Wednesday, 9 October 2013

"the ordinariness of Eichmann is... a faithful description of a phenomenon"



figure

Miriam Chiaromonte, Czeslaw Milosz, and Mary McCarthy

Bocca di Magra
September 24, 1963

Dearest Hannah

....Nicola (Chiaromonte) feels that the issues raised by your book ought to be discussed. Not the debater's points 'scored' by Lionel (Abel) but the implications of your views about the role played by the Jewish Councils - that is, what is implied about organisations in modern society generally.  He would also like to know why you think the Nazis failed in their anti-semitic (sic) program in Denmark, Bulgaria and Italy - this apart from the presence or absence of Jewish Councils and from the sheer facts as you give them. Can a common factor be found to explain this? For if there is such a common factor, it ought to be cultivated and safeguarded by humanity for future emergencies. Or is there no such thing? Was it in some way random - here the personal courage of a king, there the natural easygoingness and humane realism of an old people (the Italians) etc? And he would like to see you develop your basic notion of the ordinariness of Eichmann. What does this mean? If not the naive formulation that "there is a little Eichmann in all of us," then what?  He thinks he agrees with what you are saying but he is not sure he has understood you. Of course, the idea of sustaining such a discussion in the atmosphere created by Lionel and thousands of preaching rabbis is somewhat farfetched perhaps. But perhaps just such a discussion, pursued in a thoughtful way, would be the necessary and in a way the only answer to what you call the mobilization of the mob...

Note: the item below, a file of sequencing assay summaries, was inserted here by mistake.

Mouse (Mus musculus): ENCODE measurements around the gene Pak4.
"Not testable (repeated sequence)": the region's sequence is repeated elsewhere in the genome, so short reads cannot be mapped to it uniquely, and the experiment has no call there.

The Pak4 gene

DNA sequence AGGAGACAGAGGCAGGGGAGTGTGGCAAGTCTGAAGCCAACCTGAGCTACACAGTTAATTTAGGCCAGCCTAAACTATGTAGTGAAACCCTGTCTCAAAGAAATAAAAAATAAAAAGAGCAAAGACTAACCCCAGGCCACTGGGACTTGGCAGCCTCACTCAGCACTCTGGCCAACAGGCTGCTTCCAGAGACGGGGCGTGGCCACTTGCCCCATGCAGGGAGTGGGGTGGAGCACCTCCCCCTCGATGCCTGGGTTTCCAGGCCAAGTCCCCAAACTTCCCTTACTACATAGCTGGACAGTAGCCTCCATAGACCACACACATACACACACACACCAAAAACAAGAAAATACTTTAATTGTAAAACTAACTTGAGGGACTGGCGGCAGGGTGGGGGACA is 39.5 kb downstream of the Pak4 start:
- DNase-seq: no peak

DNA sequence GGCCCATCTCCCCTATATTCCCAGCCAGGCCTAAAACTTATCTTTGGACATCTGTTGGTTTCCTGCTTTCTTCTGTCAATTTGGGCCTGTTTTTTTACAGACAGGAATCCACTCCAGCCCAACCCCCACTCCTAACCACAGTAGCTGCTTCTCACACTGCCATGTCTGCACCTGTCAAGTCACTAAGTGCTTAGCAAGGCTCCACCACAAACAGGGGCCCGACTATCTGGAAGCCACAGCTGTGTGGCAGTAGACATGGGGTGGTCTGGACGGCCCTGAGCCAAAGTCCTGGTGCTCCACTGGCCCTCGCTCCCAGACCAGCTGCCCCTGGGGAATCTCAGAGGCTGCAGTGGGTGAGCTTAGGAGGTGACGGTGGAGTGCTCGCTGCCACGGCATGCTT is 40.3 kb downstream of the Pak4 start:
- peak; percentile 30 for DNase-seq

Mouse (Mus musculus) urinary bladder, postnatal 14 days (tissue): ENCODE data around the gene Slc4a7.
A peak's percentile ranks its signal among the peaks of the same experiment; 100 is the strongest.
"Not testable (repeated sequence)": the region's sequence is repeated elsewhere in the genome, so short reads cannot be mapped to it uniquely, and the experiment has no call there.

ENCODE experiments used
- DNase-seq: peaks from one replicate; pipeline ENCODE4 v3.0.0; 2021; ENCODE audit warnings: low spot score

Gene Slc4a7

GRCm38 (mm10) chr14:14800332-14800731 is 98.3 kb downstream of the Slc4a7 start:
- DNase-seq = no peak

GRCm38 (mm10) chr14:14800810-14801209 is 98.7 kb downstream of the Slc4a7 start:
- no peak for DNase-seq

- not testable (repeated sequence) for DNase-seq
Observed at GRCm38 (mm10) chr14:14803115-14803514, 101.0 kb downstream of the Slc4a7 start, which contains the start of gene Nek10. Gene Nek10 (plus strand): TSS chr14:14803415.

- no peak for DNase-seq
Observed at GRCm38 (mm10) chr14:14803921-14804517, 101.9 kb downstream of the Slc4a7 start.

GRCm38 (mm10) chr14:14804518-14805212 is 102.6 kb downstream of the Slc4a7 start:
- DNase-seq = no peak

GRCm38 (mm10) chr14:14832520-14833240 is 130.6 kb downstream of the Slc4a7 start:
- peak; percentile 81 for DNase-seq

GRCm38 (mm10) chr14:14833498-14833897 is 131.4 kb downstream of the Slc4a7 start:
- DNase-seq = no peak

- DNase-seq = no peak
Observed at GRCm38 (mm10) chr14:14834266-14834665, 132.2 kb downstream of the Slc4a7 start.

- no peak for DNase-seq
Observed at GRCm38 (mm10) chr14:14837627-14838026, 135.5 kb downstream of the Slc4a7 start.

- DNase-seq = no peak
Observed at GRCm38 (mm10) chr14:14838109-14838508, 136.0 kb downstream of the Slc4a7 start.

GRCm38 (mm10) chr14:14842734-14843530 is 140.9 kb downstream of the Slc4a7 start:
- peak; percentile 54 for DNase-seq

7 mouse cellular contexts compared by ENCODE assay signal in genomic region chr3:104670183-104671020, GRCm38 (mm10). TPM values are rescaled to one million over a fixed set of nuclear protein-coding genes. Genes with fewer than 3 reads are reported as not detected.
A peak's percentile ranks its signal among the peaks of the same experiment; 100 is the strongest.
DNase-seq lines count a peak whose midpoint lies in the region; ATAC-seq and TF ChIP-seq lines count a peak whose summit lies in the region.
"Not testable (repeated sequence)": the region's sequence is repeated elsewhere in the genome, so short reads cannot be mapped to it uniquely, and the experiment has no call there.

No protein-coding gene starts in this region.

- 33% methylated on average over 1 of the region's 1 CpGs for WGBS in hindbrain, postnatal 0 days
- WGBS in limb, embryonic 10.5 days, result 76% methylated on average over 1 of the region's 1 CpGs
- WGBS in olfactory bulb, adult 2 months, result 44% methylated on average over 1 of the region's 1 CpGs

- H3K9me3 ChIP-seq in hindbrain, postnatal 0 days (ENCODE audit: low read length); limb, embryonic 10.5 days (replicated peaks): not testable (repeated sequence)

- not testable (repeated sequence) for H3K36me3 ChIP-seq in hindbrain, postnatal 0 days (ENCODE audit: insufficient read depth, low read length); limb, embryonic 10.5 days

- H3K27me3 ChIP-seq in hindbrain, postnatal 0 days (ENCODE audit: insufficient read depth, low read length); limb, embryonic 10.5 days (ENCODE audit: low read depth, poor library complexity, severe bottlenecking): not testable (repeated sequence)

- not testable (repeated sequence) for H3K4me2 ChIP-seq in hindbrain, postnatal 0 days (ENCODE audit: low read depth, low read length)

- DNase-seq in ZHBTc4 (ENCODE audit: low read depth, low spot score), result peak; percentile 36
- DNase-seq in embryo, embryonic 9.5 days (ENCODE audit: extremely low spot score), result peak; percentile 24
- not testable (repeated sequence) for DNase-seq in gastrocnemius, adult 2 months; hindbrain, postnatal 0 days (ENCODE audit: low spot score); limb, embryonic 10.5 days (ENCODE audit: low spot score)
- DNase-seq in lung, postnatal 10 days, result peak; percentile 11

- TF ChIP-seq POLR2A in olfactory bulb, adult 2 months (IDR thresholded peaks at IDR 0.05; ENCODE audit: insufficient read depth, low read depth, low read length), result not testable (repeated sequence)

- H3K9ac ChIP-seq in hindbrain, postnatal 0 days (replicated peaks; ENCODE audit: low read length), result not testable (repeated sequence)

Mary




The University of Chicago
Chicago 37, Illinois
Committee on Social Thought
October 3. 1963

Dearest Mary

....Let me answer your letter as briefly as possible. I am convinced that I should not answer individual critics. I probably shall finally make, not an answer, but a kind of evaluation of this whole strange business. This, I think, should be done after the furore has run its course...If you were here you would understand that this whole business, with few exceptions, has absolutely nothing to do with criticism or polemics in the normal sense of the word. It is a political campaign, led and guided in all particulars by interest groups and governmental agencies. It would be foolish for me, but not for others, to overlook this fact. The criticism is directed at an 'image' and this image has been substituted for the book I wrote...

...To repeat: the question of Jewish resistance substitutes for the real issue, namely, that individual members of the Jewish councils had the possibility not to participate. Or: 'A Defence of Eichmann,' which I supposedly wrote, is a substitution for the real issue: what kind of man was the accused and to what extent can our legal system take care of these new criminals who are not ordinary criminals?

As to the points Nicola made: my book is a report and therefore leaves all questions of why things happened out of account. I describe the role of the Jewish councils. It was neither my intention nor my task to explain this whole business - either by reference to Jewish history or by reference to modern society in general. I, too, would like to know why countries so unlike each other as Denmark, Italy and Bulgaria saved their Jews. My 'basic notion' of the ordinariness of Eichmann is much less a notion than a faithful description of a phenomenon. I am sure there can be drawn many conclusions from this phenomenon and the most general I drew is indicated 'the banality of evil.' I may sometime want to write about this, and then I would write about the nature of evil. but it would have been entirely wrong of me to do it within the framework of the report...

Yours,

Hannah

figure